Current techniques in management of postmeningitic deafness in children

Young, N. M.; Tan, T. Q.

Arch Otolaryngol Head Neck Surg. 2010 Oct 20; 136(10):993-8

Abstract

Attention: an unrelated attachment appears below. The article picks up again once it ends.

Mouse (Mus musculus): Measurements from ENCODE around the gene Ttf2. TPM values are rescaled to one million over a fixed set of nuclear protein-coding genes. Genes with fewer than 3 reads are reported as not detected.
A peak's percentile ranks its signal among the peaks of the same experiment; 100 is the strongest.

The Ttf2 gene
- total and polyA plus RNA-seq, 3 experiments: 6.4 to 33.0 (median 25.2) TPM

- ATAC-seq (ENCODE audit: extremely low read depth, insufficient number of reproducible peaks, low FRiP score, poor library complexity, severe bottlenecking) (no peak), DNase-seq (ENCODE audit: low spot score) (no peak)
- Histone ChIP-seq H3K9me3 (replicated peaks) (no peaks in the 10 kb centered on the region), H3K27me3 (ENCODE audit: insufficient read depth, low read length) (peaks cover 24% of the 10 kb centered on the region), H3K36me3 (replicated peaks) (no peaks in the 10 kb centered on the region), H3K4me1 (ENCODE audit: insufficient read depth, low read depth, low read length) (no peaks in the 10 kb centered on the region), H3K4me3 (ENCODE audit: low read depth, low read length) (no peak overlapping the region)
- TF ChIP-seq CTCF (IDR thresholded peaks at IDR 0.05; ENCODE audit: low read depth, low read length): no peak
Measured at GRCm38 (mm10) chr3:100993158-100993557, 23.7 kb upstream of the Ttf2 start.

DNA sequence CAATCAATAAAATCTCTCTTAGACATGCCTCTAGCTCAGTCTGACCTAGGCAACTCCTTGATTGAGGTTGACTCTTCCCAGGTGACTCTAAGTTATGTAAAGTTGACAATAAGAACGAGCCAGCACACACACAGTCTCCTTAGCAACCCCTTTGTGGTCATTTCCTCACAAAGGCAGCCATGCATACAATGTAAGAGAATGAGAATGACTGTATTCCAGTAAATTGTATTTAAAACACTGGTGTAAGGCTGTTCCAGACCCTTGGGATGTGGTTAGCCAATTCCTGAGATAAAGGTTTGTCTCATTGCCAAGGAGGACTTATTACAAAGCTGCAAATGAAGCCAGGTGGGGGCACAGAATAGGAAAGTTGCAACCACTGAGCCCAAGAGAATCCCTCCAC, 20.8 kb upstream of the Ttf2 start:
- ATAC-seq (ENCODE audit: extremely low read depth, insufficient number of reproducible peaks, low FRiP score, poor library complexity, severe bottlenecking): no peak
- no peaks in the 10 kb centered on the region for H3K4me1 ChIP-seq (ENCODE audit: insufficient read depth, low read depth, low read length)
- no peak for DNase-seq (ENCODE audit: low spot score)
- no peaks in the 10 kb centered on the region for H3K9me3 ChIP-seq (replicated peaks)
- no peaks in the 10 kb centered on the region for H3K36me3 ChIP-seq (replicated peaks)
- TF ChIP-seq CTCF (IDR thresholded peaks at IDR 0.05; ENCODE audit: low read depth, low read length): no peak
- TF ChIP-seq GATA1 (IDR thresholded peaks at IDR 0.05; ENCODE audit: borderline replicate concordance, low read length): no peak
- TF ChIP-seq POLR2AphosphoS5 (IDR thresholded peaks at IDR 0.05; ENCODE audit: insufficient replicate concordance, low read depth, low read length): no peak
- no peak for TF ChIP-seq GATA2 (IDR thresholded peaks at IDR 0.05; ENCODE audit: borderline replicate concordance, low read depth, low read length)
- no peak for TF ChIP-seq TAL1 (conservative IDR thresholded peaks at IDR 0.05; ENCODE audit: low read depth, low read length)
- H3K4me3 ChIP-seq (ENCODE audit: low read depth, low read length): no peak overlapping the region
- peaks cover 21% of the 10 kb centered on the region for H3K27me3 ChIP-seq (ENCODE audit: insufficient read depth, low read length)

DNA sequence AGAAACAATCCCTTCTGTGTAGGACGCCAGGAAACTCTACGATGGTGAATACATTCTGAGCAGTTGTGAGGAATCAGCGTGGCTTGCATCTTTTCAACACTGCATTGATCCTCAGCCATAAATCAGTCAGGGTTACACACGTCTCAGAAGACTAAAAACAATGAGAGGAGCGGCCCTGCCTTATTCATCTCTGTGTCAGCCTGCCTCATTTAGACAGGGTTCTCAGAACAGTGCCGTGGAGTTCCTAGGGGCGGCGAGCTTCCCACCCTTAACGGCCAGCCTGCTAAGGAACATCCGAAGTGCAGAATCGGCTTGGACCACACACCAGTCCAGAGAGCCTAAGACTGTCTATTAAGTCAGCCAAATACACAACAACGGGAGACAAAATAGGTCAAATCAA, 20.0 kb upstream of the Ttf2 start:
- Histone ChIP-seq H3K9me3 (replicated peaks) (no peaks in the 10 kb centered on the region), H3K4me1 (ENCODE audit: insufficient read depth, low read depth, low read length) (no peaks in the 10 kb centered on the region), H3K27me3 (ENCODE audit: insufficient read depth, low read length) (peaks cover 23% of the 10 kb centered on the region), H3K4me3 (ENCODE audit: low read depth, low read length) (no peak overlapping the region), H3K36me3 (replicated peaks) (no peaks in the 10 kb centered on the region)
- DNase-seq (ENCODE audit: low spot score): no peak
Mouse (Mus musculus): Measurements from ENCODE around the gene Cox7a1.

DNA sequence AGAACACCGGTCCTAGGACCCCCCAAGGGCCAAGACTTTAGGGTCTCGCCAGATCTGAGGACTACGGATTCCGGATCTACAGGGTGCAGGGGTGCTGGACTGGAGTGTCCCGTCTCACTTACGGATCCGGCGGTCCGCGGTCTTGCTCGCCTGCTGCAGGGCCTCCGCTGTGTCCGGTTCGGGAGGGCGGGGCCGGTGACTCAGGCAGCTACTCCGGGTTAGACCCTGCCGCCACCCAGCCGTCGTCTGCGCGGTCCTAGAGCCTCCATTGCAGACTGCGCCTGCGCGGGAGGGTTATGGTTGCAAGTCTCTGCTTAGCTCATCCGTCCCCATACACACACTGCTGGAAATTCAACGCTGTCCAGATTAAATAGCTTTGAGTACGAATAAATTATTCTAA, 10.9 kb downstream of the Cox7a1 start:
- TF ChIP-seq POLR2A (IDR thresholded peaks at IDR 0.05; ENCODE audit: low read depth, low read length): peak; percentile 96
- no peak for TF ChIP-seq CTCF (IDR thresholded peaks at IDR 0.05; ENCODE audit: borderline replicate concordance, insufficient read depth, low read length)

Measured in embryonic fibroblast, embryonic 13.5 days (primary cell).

OBJECTIVES: To determine pneumococcal vaccination status of children with recent postmeningitic deafness and to review our current approach for achieving early implantation in this special population that is at significant risk for cochlear ossification. DESIGN: Review of imaging studies and test results. SETTING: Tertiary care/referral children's hospital. PATIENTS: Five children ranging in age from 15 months to 10 years who experienced recent onset of profound bilateral sensorineural hearing loss due to pneumococcal meningitis. INTERVENTIONS: All children underwent preoperative magnetic resonance imaging with 3-dimensional heavily T2-weighted steady-state free precession sequences. Four children underwent auditory steady-state response testing. All underwent bilateral cochlear implantation. MAIN OUTCOME MEASURE: Degree of electrode insertion using standard surgical procedures. RESULTS: All children developed meningitis despite a history of pneumococcal vaccination. Complete electrode insertion in both ears was achieved. CONCLUSIONS: Pneumococcal vaccination has reduced but not eliminated childhood deafness secondary to pneumococcal disease. Auditory steady-state response testing and 3-dimensional steady-state free precession imaging are modalities that expedite candidacy evaluation of this population. Early bilateral simultaneous implantation increases the likelihood of binaural hearing and ensures implantation of the better ear in this population of children whose course is often complicated by formation of scar tissue and ossification within the cochlea.

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